Genomic bases of multiple origins and parallel evolution of neurons and synapses: insights from ctenophores and molluscs
Professor Leonid Moroz, University of Florida, USA
Advances in Omics and their implementations to basal metazoan clades (Ctenophora, Porifera, Placozoa, Cnidaria, Bilateria) resulted to revisions of the animal phylogeny and hypotheses of neural evolution. Our analysis suggests that both neurons and synapses evolved independently from different cell lineages recruiting the ancestral machinery for secretion and reception developed in early eukaryotes.
The first case is the independent origin of neurons in ctenophores as evidenced by our combined genomic, proteomic, metabolomics and physiological studies on four ctenophore species (Pleurobrachia, Mnemiopsis, Bolinopsis and Beroe). Historically, temporal differentiation of cellular phenotypes found in unicellular eukaryotes (as result of their complex life cycles) was substituted and extended by spatial differentiation in metazoans leading to a greater diversity of cell types. Some components of synaptic and neuronal machinery might represent examples of convergent evolution.
The second remarkable example is the parallel origins of cell lineages supporting intercellular signaling using various transmitters. Combining data from 10+ phyla, including single-neuron RNA-seq and, unbiased single-cell epigenomic profiling, we will discuss how recruitment of various molecular modules together with environmental constrains might lead to independent origins of neurons and synapses across distinct animal clades.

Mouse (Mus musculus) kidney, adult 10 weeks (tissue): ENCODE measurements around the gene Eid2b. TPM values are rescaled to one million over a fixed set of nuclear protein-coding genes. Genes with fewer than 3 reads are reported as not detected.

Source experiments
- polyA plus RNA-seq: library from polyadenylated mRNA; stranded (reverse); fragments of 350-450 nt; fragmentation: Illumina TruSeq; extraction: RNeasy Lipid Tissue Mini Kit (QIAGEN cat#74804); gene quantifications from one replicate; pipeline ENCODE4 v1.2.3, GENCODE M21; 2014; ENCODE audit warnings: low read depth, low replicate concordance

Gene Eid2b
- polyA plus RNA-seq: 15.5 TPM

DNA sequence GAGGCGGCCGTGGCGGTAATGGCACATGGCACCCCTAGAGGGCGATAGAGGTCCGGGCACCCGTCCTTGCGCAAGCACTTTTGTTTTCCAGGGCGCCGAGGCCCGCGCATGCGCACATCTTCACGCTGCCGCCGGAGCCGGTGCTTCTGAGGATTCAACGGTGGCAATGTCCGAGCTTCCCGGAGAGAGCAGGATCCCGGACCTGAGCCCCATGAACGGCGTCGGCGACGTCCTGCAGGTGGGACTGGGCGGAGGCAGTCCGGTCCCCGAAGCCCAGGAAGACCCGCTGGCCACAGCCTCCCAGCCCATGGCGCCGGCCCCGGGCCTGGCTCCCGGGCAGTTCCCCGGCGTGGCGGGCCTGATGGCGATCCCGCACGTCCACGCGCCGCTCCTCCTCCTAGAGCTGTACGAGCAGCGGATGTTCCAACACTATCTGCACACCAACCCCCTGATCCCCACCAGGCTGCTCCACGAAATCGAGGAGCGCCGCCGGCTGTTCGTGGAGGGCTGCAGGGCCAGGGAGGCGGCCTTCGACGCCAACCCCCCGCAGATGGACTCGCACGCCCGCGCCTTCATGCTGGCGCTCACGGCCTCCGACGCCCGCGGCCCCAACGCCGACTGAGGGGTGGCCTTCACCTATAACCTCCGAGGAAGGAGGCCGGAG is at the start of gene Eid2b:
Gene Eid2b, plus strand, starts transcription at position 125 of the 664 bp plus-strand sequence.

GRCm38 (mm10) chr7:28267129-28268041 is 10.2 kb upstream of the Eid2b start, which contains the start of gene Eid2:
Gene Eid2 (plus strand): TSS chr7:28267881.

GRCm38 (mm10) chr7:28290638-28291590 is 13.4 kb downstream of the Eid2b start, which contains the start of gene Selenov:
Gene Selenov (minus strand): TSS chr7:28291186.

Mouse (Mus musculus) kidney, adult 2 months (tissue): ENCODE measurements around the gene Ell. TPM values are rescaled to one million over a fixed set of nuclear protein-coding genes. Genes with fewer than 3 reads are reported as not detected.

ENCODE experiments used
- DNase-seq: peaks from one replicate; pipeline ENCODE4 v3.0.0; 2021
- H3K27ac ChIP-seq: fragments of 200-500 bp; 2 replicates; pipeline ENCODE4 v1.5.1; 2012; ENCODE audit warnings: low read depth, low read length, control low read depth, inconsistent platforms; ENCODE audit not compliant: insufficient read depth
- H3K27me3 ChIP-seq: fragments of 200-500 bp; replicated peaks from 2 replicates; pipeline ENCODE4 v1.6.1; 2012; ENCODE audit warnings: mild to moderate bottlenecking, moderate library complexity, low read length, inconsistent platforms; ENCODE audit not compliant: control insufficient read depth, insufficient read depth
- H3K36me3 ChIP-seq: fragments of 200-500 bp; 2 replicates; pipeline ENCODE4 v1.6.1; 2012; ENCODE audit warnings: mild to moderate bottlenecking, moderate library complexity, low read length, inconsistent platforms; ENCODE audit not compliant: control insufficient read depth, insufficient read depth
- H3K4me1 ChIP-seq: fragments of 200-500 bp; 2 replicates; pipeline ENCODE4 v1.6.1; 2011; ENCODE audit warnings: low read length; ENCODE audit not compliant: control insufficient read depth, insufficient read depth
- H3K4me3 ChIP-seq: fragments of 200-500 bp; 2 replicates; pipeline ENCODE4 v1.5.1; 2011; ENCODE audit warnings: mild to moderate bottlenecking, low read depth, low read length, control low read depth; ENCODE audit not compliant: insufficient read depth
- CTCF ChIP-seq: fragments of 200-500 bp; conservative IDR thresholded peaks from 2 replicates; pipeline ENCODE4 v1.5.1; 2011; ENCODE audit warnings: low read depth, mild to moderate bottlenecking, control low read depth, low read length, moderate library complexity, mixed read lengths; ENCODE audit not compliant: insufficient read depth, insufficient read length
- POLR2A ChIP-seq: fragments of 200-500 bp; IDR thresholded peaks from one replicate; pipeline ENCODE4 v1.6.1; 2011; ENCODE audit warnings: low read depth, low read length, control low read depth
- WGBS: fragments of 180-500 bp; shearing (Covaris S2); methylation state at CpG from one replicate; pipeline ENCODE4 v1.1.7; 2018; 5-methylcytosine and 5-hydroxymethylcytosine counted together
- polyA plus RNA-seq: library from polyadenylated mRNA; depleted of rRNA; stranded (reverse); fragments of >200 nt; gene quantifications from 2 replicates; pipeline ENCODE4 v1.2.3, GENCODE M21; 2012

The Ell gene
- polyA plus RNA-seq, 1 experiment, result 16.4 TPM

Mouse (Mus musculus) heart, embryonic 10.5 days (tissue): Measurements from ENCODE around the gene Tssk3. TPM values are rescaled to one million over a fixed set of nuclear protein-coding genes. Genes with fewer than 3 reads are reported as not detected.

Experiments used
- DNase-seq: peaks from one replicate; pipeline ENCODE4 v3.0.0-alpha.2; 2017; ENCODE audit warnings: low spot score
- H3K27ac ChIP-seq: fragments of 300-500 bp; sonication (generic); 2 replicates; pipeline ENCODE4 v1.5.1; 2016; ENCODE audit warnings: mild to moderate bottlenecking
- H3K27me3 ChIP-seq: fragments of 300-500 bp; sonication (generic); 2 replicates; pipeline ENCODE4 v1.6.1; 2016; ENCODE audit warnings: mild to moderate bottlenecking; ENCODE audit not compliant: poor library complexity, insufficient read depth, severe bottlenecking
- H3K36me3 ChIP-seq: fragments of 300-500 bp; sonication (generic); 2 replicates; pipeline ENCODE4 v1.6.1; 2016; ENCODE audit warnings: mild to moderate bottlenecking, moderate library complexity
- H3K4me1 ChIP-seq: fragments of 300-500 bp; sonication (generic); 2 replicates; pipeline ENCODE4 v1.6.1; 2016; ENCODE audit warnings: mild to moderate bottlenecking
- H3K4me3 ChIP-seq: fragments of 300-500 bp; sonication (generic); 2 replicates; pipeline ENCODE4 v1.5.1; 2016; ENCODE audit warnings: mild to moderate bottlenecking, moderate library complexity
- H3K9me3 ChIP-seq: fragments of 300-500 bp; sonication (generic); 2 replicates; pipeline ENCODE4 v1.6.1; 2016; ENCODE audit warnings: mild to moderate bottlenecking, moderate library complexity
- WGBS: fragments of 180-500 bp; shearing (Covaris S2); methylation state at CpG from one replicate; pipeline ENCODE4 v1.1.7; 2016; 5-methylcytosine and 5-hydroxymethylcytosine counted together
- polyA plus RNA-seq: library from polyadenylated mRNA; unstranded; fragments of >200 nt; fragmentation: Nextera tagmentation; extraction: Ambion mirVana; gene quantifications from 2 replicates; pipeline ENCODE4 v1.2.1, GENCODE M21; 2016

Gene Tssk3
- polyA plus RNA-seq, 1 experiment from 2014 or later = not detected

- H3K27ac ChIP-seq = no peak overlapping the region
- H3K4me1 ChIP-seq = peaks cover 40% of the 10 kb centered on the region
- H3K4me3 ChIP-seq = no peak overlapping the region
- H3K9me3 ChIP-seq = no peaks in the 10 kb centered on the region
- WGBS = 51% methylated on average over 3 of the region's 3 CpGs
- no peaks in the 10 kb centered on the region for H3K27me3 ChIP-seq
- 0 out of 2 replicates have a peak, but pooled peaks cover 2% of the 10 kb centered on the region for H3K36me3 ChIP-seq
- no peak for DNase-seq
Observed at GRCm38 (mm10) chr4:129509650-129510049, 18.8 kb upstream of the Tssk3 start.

Phylogenetic reconstructions also suggest that neuronal centralisation and mosaic formation of complex brains evolved at least 12 times across the animal kingdom, with 5 independent centralisation events in the molluscan clade including cephalopods - the ‘primates of the sea’. Thus, we define neurons as a functional rather than a genetic category. Neurons are polarised secretory cells specialised for directional propagation of electrical signals leading to release of intracellular messengers – features that enable them to transmit information, primarily chemical in nature, beyond their immediate neighbours without affecting all intervening cells en route. However, using an array of molecular markers within some animal lineages, especially in molluscs, one can recognise homologous neuronal lineages. These examples and criteria for homologisation of distinct cell lineages will be discussed toward reconstruction of natural classification of neurons or NeuroSystematics.